Dose-response meta-analysis on coffee, tea and caffeine consumption with risk of Parkinson's disease

Author(s): Qi H, Li S



A dose–response meta-analysis was carried out between Parkinson's disease (PD) risk, and coffee, tea and caffeine consumption.


A comprehensive search was carried out to identify eligible studies. The fixed or random effect model was used based on heterogeneity test. The dose–response relationship was assessed by restricted cubic spline.


A total of 13 articles involving 901 764 participants for coffee, eight articles involving 344 895 participants for tea and seven articles involving 492 724 participants for caffeine were included. A non-linear relationship was found between coffee consumption and PD risk overall, and the strength of protection reached the maximum at approximately 3 cups/day (smoking-adjusted relative risk: 0.72, 95% confidence interval 0.65–0.81). A linear relationship was found between tea and caffeine consumption, and PD risk overall, and the smoking-adjusted risk of PD decreased by 26% and 17% for every two cups/day and 200 mg/day increments, respectively. The association of coffee and tea consumption with PD risk was stronger for men than that for women, and the association of caffeine consumption with PD risk was stronger for ever users of hormones than that for never users of hormones among postmenopausal women. The aforementioned associations were weaker for USA relative to Europe or Asia.


A linear dose-relationship for decreased PD risk with tea and caffeine consumption was found, whereas the strength of protection reached a maximum at approximately 3 cups/day for coffee consumption overall. Further studies are required to confirm the findings.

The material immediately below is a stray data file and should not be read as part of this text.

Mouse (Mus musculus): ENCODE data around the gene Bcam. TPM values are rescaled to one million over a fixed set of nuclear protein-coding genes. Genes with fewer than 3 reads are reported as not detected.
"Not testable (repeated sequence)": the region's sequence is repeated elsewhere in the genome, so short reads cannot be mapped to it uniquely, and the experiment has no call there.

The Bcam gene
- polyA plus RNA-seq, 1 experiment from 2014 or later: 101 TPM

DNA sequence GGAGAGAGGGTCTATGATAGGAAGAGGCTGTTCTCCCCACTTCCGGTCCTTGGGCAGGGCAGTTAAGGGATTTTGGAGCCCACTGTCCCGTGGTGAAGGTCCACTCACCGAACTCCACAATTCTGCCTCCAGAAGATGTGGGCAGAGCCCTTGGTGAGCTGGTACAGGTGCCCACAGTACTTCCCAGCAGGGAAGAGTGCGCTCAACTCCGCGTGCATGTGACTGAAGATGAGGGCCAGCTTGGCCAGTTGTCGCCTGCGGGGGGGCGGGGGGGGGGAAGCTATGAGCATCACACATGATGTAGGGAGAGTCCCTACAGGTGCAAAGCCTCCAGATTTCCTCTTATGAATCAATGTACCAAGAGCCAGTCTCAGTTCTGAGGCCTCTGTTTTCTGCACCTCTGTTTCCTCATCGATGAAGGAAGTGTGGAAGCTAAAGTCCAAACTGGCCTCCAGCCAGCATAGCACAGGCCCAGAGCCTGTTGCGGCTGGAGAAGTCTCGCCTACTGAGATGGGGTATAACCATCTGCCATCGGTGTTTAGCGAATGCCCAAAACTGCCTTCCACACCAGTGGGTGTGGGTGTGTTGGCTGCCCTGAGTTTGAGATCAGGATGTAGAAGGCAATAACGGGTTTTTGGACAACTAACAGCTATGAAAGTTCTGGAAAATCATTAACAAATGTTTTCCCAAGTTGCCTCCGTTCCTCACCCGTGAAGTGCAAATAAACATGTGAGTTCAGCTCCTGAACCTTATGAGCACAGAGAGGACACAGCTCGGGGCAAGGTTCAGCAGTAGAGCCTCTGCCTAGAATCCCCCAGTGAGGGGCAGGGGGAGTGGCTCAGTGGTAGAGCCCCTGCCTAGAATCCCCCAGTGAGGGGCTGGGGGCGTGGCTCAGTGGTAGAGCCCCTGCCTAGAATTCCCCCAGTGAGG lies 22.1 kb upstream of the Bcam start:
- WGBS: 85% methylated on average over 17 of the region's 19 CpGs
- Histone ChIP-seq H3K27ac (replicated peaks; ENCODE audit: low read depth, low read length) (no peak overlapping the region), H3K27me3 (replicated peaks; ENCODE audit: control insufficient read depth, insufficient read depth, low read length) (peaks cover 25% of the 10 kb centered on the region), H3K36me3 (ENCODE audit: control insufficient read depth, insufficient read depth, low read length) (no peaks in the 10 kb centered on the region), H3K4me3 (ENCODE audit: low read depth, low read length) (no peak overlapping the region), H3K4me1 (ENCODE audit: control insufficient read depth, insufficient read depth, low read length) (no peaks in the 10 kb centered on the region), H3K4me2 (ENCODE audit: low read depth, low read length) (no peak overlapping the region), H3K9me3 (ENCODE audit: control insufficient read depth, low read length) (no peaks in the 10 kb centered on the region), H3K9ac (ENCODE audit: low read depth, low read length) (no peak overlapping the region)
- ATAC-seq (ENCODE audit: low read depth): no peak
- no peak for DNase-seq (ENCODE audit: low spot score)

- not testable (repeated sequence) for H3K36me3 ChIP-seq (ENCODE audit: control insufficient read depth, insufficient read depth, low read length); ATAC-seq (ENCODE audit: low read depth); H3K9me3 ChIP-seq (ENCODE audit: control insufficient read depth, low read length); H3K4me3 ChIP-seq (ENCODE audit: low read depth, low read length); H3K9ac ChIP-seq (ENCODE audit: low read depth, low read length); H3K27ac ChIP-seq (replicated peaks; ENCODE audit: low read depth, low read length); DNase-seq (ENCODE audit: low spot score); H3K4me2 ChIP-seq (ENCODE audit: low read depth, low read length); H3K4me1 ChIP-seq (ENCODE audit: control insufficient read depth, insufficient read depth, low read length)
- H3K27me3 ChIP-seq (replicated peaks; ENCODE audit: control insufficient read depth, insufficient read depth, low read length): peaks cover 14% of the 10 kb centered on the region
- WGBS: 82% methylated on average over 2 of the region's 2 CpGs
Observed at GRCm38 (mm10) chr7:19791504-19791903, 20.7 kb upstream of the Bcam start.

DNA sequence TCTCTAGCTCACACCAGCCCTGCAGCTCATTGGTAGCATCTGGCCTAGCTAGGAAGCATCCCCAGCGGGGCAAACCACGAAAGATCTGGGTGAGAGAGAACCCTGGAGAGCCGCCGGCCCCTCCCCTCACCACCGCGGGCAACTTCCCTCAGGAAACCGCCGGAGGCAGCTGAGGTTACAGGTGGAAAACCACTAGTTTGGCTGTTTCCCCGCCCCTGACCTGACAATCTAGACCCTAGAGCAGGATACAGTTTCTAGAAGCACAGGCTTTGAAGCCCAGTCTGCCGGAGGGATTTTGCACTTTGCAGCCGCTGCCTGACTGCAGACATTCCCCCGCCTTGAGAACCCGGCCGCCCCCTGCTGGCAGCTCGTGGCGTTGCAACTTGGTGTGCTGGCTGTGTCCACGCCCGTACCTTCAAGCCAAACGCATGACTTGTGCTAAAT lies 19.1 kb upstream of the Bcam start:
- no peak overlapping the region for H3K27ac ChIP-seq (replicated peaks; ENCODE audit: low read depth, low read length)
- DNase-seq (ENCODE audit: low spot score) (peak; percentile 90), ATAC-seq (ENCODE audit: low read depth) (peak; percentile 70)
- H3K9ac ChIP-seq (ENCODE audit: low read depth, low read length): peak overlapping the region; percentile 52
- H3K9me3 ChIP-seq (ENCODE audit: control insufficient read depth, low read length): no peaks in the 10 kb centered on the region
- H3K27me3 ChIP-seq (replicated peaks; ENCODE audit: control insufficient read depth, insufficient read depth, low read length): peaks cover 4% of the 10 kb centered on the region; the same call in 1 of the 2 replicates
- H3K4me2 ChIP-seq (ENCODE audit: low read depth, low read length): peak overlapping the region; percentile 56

Similar Articles

The impact of coffee on health

Author(s): Cano-Marquina A, Tarín JJ, Cano A

Tolerance to the humoral and hemodynamic effects of caffeine in man

Author(s): Robertson D, Wade D, Workman R, Woosley RL, Oateshttp JA

Caffeine consumption

Author(s): Barone JJ, Roberts HR

Neuropsychiatric effects of caffeine

Author(s): Winston AP, Hardwick E, Jaberi N

Caffeine fatalities – four case reports

Author(s): Holmgren P, Nordén-Pettersson L, Ahlner J

Caffeine metabolism in patients with chronic liver disease

Author(s): Rodopoulos N, Wisén O, Norman A

Assessment of risk involved in the combination medicine of paracetamol and caffeine

Author(s): Uddin MS, Wali MW, Mamun AA, Asaduzzaman M, Amran MS, et al.

Caffeine for the sustainment of mental task performance: Formulations for military operations

Author(s): Vanderveen JE, Armstrong LE, Butterfield GE, Chenoweth WL, Dwyer JT, et al.

Effect of smoking on caffeine clearance

Author(s): Parsons WD, Neims AH

Pharmacokinetic profile of caffeine in the premature newborn infant with apnea

Author(s): Aranda JV, Cook CE, Gorman W, Collinge JM, Loughnan PM, et al.

Pharmacokinetic aspects of theophylline in premature newborns

Author(s): Aranda JV, Sitar DS, Parsons WD, Loughnan PM, Neims AH

Cytochrome P450-dependent metabolism of caffeine in Drosophila melanogaster

Author(s): Coelho A, Fraichard S, Le Goff G, Faure P, Artur Y, Ferveur JF, Heydel JM

Effects of caffeine on visual monitoring

Author(s): Baker WJ, Theologus GC

Seizures and epilepsy after ischemic stroke

Author(s): Camilo O, Goldstein LB

Crude caffeine reduces memory impairment and amyloid ß(1-42) levels in an Alzheimer's mouse model

Author(s): Chu YF, Chang WH, Black RM, Liu JR, Sompol P, et al.